Chances are if you are a small business owner, you will, or already have, come across the term PEO. But what is a PEO? There are so many of them, where do you start? Do they all do the same thing? How do you know which one is best for your company? How do you compare all the different options and pricing structures? Most importantly, what can a PEO do for your business and what are the effects on your bottom line?
What is a PEO?
Let’s start with the basics. “PEO” is an acronym for Professional Employer Organization. PEOs are experts in the areas of human resource management, regulatory compliance, employee benefits, payroll, and risk services. Think of them as your back office experts in every area related to being an employer. They even share in the liability with the client companies they serve, through what is called a co-employment relationship. What does that mean? Simply put, they are a larger employer working behind small business and providing the same suite of services that large corporations have in place.
What can a PEO do for you?
The advantage to the client company is now they have streamlined employee administration, reduced employer liability and the buying power for insurance products and employee perks. Business owners can then focus on their core competencies instead of wasting time, money and multiple resources on non-revenue generating tasks related to in house processes.
A client company will seek the service of a PEO for any number of reasons. Since most PEOs offer an extensive suite of services and options, PEO packages can be all inclusive, or custom designed, depending on the PEO’s business model and capabilities.
For example, a client company that wishes to do all their own hiring in house, but outsource payroll, benefits, and insurance, can do just that, depending on the contract, the needs of the client company, and the PEO provider in question.
One key benefit of entering into a co-employment relationship with a PEO is the PEO’s ability to secure workers’ compensation insurance coverage and employee benefits at a significantly lower price than most client firms can obtain on an individual basis. Because PEOs typically work with a pool of client companies, they are able to negotiate much better rates. Think of PEOs as umbrella corporations under which a wide range of companies of varying sizes and differing business sectors all live and benefit by sharing risks over a large pool. The bigger the pool, the lower the risk for each individual participant, and as a result, the lower the premiums. This economy of scale, can greatly aid small establishments in competing with multi-national corporations by lowering expenses while improving employee benefits, and thereby, talent acquisition.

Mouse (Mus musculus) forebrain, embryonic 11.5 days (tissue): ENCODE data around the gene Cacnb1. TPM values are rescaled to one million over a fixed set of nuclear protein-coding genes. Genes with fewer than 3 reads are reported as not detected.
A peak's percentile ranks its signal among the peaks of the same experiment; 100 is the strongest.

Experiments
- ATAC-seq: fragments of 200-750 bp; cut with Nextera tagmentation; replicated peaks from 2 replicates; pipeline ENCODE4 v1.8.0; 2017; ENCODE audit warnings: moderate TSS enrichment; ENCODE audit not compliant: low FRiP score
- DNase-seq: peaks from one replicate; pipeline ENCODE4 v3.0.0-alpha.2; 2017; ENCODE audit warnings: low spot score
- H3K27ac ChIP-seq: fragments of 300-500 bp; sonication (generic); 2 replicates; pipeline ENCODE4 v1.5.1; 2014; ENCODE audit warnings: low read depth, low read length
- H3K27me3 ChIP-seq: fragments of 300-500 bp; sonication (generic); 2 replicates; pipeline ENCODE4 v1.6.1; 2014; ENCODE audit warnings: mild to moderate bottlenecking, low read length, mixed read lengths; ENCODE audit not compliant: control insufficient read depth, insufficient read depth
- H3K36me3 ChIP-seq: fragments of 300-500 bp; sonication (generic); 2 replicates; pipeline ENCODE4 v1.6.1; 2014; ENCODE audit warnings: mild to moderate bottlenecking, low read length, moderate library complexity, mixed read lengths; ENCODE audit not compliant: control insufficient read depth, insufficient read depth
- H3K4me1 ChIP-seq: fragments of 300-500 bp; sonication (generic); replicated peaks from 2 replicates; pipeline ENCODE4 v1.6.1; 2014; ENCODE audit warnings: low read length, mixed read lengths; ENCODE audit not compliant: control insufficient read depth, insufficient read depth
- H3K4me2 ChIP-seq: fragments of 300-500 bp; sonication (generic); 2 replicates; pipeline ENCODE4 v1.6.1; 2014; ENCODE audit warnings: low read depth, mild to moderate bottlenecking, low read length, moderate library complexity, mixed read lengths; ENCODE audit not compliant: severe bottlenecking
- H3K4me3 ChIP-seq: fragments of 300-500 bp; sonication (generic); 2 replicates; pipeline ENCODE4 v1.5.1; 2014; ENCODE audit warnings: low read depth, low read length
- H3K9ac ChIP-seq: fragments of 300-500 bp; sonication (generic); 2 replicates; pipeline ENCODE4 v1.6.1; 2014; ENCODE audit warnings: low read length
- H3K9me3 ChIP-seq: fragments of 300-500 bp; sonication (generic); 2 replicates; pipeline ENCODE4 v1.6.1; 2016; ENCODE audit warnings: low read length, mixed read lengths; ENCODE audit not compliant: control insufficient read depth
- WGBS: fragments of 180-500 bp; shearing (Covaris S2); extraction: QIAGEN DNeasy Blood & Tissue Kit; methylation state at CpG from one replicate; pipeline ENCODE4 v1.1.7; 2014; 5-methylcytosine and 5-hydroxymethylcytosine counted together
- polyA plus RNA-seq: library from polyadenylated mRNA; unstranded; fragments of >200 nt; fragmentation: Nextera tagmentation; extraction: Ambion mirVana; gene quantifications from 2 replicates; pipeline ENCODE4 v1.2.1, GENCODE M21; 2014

Here’s what PEOs don’t do
PEOs are a great option for all businesses except those who do not want to outsource any of their administration or insurance products. Here are things that PEOs do NOT do:
PEOs do NOT provide temporary, or temp to permanent placements to client companies. Some PEOs do offer recruiting services, and are sometimes confused with staffing agencies, headhunters, or temp to perm leasing companies. The client company retains the direction and control of their own employees.
PEOs will NOT save an unsustainable business. Most PEOs require an extensive approval and underwriting process for a company to be considered to join their pool. The underwriting is typically done on the front end of the sales process, so once approved, the pricing structure remains until a renewal point with the contact. While highly useful within their core competency, PEOs are not a silver bullet solution. If a business has a poor loss history, many PEOs offer programs to get them back on track to bring their cost back down from a situation that may have occurred.
Is a PEO right for you?
Yes, PEOs can be an excellent solution for an alternative to a traditional HR department; however, they aren’t always for everybody.
NAPEO, the PEO industry’s official professional organization, states on their website that the typical client company has around 20 employees. Although businesses of all sizes can find HR outsourcing services to be helpful, there is often a tipping point between a tiny establishment that may prefer to handle it’s own employee-employer obligations, and a small business looking for a competitive edge and better benefits. Large companies who expect to expand for years to come may find hiring in house a financially feasible endeavor. Precisely where these tipping points occur can be difficult to pinpoint, but consulting with promising PEOs, or better yet, a PEO Broker, can help.
For thousands of small businesses, and the 2 to 3 million working Americans currently employed by a co-employer, PEOs are the right solution for them. Are they right for you? Contact a PEO Broker to find out.